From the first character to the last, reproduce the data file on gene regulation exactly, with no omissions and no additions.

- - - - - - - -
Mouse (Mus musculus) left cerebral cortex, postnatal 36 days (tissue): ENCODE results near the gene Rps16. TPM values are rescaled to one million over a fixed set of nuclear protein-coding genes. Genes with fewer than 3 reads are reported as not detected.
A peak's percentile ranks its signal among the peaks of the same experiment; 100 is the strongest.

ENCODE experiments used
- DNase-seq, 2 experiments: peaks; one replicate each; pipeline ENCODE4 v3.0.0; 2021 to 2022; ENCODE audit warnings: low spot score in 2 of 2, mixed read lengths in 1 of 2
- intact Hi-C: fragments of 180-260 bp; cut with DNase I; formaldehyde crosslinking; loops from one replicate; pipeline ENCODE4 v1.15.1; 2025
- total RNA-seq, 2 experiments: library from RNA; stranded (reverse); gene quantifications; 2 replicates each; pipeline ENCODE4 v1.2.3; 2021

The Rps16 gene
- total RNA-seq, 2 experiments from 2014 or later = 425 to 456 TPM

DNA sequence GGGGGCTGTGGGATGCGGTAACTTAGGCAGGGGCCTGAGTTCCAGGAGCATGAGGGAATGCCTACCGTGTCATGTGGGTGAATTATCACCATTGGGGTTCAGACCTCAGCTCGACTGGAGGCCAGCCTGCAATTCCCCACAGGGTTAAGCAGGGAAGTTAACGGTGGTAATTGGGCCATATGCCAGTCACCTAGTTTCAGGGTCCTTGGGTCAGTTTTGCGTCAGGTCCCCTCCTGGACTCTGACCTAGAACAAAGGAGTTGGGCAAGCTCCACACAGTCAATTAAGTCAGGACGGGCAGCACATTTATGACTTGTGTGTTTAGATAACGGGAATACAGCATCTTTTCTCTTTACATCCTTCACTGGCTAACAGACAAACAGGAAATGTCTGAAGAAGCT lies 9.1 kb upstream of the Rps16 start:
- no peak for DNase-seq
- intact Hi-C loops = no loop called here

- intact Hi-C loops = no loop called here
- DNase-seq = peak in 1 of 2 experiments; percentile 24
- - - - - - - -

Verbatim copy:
Mouse (Mus musculus) left cerebral cortex, postnatal 36 days (tissue): ENCODE results near the gene Rps16. TPM values are rescaled to one million over a fixed set of nuclear protein-coding genes. Genes with fewer than 3 reads are reported as not detected.
A peak's percentile ranks its signal among the peaks of the same experiment; 100 is the strongest.

ENCODE experiments used
- DNase-seq, 2 experiments: peaks; one replicate each; pipeline ENCODE4 v3.0.0; 2021 to 2022; ENCODE audit warnings: low spot score in 2 of 2, mixed read lengths in 1 of 2
- intact Hi-C: fragments of 180-260 bp; cut with DNase I; formaldehyde crosslinking; loops from one replicate; pipeline ENCODE4 v1.15.1; 2025
- total RNA-seq, 2 experiments: library from RNA; stranded (reverse); gene quantifications; 2 replicates each; pipeline ENCODE4 v1.2.3; 2021

The Rps16 gene
- total RNA-seq, 2 experiments from 2014 or later = 425 to 456 TPM

DNA sequence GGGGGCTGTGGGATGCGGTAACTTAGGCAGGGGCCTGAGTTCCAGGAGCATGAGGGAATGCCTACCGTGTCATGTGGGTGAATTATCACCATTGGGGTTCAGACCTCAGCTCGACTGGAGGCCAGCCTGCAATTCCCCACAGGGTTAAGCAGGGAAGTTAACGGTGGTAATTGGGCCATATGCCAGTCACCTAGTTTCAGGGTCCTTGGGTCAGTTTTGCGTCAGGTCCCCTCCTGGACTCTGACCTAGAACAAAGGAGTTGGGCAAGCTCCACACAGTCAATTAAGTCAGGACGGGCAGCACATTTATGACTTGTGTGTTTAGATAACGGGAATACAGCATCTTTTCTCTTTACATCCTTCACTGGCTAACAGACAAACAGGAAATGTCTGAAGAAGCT lies 9.1 kb upstream of the Rps16 start:
- no peak for DNase-seq
- intact Hi-C loops = no loop called here

- intact Hi-C loops = no loop called here
- DNase-seq = peak in 1 of 2 experiments; percentile 24